Cisco ACI first impressions

This post was originally posted as Twitter thread 28.10.2020.

I took a 5 days Cisco DCACI course. This is all new to me. I’m confused. Who is ACI for? Capabilities and completeness of features are fantastic but how to manage this complex system?

Everything is based on objects. I thought Junos is policy heavy but this is ultimate. There are no proper tools to create and manage all these objects and policies. Manually through GUI it seems impossible even on at small scale. So you’d need external automation tools and inventory.

Object names can’t be changed after creation. Do things right for the first time or do it several times by trial and error. Logical structure and consistency are hard. 

APIC GUI is overwhelming. Config hierarchy is very deep and hard to navigate. You can’t list or find all objects at once but you have to pick everyone in a different config hierarchy.

Leaf access interface configuration blocks for example. Interface policy has 20 drop down menus to define used policies. Simple access port configuration takes about 10 different policy definitions and gluing them together.

Physical Domain 
Sales_PhyDom 
Switch Profile 
LEAF101-102_SWP 
Explicit vPC 
Protection 
Group 
Selectors 
LEAF101-102 
Interface Profile 
LEAF101-102_lFP 
Access Pon 
Selector 
Server 
Leaf 101 
Leaf 102 
Attachable Access 
Entity Profile 
BareMetal AAEP 
vPC Interface 
Policy Group 
Server IPG 
Port Block 
1/9 
LLDP Policy 
LLDP-On 
CDP Policy 
CDP-Off 
LACP Policy 
LAC P-Active 
VLAN Pod 
Sales_phydom_VLANs 
Encap Blocks 
1501 
Leaf 101 
Leaf 102

L3 interfaces are also complex to manage. Like OSPF configuration which is distributed to multiple config hierarchies.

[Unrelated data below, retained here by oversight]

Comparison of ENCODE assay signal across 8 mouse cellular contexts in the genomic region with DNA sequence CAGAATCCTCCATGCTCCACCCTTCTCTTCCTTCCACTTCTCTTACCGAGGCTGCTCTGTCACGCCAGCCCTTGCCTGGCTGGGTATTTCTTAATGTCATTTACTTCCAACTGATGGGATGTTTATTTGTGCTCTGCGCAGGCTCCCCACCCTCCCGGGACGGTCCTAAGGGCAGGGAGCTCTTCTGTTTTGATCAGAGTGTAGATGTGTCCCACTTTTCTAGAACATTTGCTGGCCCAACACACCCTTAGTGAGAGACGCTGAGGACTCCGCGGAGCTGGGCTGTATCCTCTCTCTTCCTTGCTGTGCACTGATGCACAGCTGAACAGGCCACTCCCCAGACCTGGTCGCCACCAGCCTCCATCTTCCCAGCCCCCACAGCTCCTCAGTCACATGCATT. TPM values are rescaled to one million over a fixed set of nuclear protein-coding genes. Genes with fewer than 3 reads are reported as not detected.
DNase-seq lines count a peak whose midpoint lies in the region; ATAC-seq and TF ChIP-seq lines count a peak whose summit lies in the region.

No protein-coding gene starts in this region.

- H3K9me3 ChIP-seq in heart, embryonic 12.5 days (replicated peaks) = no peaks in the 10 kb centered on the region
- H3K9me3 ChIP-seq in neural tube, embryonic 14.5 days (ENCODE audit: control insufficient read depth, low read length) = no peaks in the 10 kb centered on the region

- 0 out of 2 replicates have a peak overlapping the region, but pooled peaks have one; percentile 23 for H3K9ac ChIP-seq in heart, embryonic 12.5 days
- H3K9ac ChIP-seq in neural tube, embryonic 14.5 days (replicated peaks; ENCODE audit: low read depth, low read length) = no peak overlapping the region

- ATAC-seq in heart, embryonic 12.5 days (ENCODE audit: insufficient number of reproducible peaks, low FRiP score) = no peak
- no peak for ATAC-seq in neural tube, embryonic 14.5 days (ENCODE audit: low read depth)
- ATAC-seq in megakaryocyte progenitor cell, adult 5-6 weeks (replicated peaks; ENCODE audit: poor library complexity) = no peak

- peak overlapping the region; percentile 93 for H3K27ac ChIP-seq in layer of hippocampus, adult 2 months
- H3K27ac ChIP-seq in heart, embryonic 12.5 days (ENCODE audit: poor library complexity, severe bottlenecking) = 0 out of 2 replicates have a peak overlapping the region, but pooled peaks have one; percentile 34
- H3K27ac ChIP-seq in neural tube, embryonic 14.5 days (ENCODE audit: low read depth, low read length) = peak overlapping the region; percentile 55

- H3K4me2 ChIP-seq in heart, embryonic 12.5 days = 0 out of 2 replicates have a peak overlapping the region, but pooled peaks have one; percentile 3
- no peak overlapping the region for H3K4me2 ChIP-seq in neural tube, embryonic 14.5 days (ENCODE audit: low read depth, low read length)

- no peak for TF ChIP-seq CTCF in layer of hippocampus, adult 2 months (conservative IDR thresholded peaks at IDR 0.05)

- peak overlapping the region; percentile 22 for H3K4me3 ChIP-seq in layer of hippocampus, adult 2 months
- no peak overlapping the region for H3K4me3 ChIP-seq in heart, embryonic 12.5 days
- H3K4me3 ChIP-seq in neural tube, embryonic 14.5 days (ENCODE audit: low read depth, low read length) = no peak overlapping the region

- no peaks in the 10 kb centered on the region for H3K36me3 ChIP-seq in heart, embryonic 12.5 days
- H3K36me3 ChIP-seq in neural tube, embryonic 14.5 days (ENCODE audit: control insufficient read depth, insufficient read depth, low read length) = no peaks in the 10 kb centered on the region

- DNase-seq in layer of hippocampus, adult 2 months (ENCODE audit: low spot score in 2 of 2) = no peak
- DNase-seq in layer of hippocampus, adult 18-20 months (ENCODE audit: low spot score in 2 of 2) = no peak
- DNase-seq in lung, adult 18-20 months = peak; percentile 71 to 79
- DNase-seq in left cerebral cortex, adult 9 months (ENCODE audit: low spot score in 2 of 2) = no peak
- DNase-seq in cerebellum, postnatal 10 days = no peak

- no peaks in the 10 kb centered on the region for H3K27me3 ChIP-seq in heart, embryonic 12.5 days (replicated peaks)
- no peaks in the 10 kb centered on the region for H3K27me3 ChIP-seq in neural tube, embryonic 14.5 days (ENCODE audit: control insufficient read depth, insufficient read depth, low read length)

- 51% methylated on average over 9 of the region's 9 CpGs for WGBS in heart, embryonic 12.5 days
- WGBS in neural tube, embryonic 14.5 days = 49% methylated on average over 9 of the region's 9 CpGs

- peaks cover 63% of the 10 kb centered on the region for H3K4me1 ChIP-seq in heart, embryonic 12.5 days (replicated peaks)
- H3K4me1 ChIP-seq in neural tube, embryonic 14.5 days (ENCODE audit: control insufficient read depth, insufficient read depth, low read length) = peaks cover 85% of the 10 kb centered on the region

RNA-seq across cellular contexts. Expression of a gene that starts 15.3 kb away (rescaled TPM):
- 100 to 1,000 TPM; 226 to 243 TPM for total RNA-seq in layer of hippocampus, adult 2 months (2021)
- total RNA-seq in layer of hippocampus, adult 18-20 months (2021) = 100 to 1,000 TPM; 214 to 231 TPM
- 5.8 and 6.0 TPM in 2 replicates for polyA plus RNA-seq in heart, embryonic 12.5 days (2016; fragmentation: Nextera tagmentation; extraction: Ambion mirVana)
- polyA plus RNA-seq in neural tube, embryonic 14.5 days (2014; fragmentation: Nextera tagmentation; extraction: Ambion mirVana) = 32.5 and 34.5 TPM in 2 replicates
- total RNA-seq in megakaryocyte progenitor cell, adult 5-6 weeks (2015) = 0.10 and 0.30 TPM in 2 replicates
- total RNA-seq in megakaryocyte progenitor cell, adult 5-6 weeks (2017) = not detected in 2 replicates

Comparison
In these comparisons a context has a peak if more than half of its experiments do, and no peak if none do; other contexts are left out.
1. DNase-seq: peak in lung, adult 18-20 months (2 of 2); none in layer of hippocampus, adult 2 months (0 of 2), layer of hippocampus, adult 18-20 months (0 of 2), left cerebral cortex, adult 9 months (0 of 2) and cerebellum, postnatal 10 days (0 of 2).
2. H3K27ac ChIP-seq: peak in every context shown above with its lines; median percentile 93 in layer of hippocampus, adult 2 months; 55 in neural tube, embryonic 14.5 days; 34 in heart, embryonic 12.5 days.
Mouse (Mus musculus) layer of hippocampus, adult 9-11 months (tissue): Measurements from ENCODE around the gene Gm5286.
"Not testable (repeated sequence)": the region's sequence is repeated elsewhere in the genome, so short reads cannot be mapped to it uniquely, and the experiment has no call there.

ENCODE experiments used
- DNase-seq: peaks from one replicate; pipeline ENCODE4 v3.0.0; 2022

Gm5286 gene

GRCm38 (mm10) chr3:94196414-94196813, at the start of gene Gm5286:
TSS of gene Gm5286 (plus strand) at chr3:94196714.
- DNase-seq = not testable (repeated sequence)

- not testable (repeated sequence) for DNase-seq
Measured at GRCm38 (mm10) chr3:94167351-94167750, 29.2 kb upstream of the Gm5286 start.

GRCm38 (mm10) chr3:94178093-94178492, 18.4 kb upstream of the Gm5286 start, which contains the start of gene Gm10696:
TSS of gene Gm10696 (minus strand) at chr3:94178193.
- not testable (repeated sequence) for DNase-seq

Networking 
Bridge Domains 
VRFs 
Extemal Bridged Networks 
L30uts 
o 
OSPF L30ut 
Logical Node Profiles 
L102 
Logical Interface Profiles 
OSPF L30ut interfaceprofile 
OSPF Interface Profile 
Configured Nodes 
topology/pod-1/node-102 
ARP forVRF-Sales:Presales VRF 
BGPforVRF-Sales:Presales VRF 
Neighbors 
ND forVRF-sales:Presales VRF 
Neighbors 
Interfaces 
> 
OSPFforVRF-Sales:Presales VRF 
Areas 
> 
Interfaces 
> 
Routes 
Extemal EPGs 
> 
Route map for import and export route control 
>

Every GUI config page has tens of config options. You have to check what is it and do I need to set it. Very complex and time consuming to operate. Most options are best to just ignore in the first round. 

That’s just basic connectivity at switchport level. Along with the vlan pools, physical domains, attachable entity profiles, bridgedomains, VRFs, L3outs you need contracts between endpoints to let traffic flow. You can skip this and allow all traffic but then you lose a lot of ACI.

Verification and troubleshooting is still relying on CLI. GUI has a lot of visibility but finding simple things like what is configured and what is the protocol status is frustrating via GUI.

Lower level network verification ends up logging device CLI and running show commands. 

I hate NX-OS syntax. It’s a combination of Linux and IOS but a worse combination than each one alone. Even the industry standard “sh” command is not working without writing it completely. Argh…

Overall ACI was impressive with its comprehensive features and capabilities. But operations using GUI are frustrating and almost impossible to handle. You need a huge amount of config structure and feature understanding and planning. Hard to see it going right the first time.

That’s why you want to use an external single source of truth where you can create and manipulate objects and push a new configuration to APIC.

Also, you may want to standardize and simplify your connectivity and services before putting it all in ACI. Which is only a good thing.

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